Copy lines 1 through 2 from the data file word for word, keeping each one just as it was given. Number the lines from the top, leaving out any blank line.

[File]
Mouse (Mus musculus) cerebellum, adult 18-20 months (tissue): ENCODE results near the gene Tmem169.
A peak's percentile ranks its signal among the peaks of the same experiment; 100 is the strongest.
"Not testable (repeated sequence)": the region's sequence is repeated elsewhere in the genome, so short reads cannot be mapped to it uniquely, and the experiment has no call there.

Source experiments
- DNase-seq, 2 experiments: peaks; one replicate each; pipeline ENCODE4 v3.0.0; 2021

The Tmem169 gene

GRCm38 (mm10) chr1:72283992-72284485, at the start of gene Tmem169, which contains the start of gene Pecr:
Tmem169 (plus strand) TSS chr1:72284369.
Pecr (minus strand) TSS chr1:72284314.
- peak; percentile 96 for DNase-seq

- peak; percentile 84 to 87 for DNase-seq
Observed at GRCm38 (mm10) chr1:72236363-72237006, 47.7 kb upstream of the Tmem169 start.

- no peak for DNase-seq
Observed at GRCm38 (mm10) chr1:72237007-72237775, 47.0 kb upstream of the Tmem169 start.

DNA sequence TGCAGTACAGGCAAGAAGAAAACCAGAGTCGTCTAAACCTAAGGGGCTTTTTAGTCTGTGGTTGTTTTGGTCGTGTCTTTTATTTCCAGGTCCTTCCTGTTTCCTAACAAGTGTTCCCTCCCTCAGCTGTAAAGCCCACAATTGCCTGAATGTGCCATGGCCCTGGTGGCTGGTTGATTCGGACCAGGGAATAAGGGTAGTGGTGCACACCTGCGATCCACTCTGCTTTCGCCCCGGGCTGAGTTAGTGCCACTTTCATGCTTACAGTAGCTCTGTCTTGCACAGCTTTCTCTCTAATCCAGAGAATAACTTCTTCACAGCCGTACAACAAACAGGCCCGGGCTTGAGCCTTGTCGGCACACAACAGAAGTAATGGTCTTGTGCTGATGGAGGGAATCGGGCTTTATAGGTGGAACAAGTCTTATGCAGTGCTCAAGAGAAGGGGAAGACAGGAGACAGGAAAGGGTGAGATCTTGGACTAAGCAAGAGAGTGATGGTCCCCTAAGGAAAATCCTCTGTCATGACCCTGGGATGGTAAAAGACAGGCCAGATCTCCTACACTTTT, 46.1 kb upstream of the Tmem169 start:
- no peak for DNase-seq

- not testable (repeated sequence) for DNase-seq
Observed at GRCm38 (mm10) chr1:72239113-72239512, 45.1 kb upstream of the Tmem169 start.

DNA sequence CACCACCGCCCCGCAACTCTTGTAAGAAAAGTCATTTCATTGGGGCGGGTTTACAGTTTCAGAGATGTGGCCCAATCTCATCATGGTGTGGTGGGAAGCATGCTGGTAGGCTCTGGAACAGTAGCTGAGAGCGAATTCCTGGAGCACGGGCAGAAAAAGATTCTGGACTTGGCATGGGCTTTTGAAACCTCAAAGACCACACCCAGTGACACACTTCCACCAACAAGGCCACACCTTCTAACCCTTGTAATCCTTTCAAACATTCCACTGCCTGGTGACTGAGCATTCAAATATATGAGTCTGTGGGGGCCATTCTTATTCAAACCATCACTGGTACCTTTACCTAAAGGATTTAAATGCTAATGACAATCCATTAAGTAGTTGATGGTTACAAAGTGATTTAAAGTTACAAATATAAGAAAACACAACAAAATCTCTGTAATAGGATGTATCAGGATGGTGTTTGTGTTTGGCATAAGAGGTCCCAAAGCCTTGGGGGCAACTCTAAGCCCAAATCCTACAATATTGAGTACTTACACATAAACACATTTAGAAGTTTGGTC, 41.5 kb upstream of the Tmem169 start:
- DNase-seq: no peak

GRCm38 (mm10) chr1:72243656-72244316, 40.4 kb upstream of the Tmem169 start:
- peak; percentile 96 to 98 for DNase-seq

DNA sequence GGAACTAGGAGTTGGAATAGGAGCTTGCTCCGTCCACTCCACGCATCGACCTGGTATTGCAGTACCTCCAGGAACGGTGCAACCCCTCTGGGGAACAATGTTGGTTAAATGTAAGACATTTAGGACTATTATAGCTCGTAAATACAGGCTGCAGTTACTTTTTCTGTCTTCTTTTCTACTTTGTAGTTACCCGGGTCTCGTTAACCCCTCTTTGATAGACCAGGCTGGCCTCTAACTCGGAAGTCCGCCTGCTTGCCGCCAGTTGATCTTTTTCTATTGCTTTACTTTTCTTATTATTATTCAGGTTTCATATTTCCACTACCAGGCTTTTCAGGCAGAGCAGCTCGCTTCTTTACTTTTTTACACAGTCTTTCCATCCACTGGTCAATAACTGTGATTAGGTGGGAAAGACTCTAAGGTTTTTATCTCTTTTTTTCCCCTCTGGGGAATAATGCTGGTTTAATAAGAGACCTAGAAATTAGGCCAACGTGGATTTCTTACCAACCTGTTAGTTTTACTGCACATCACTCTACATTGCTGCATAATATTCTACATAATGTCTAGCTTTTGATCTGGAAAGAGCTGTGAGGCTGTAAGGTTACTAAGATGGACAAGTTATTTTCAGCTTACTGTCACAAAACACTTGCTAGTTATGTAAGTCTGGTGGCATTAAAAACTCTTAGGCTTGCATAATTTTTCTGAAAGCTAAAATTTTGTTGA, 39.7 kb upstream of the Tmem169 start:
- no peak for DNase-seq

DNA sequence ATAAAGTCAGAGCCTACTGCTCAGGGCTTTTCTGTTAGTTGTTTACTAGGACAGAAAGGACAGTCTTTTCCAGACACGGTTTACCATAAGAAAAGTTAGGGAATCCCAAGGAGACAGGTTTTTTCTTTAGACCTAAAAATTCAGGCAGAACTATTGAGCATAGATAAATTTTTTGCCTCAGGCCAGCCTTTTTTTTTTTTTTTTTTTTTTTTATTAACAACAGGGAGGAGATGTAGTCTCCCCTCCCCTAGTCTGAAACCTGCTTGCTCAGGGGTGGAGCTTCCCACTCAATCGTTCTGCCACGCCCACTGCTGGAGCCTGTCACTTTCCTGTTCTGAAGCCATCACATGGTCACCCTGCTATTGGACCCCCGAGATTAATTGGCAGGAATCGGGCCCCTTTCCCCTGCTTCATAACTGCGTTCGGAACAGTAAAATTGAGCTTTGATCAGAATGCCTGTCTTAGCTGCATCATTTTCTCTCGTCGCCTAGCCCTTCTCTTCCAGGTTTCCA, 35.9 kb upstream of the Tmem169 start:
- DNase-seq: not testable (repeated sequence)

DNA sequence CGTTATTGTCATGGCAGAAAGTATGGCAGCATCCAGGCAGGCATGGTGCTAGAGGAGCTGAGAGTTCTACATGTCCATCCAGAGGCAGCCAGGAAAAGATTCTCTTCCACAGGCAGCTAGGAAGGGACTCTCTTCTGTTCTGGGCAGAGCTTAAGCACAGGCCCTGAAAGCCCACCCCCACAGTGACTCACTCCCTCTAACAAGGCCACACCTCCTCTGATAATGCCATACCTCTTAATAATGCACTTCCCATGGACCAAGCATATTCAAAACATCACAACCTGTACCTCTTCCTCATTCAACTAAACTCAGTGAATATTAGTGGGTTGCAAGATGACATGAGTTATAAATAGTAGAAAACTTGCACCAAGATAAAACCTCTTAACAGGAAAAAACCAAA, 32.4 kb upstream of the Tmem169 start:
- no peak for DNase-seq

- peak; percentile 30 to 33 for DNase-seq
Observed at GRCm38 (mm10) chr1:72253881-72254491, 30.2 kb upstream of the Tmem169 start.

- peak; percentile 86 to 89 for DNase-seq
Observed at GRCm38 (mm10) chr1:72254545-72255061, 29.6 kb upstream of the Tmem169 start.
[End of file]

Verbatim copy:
Mouse (Mus musculus) cerebellum, adult 18-20 months (tissue): ENCODE results near the gene Tmem169.
A peak's percentile ranks its signal among the peaks of the same experiment; 100 is the strongest.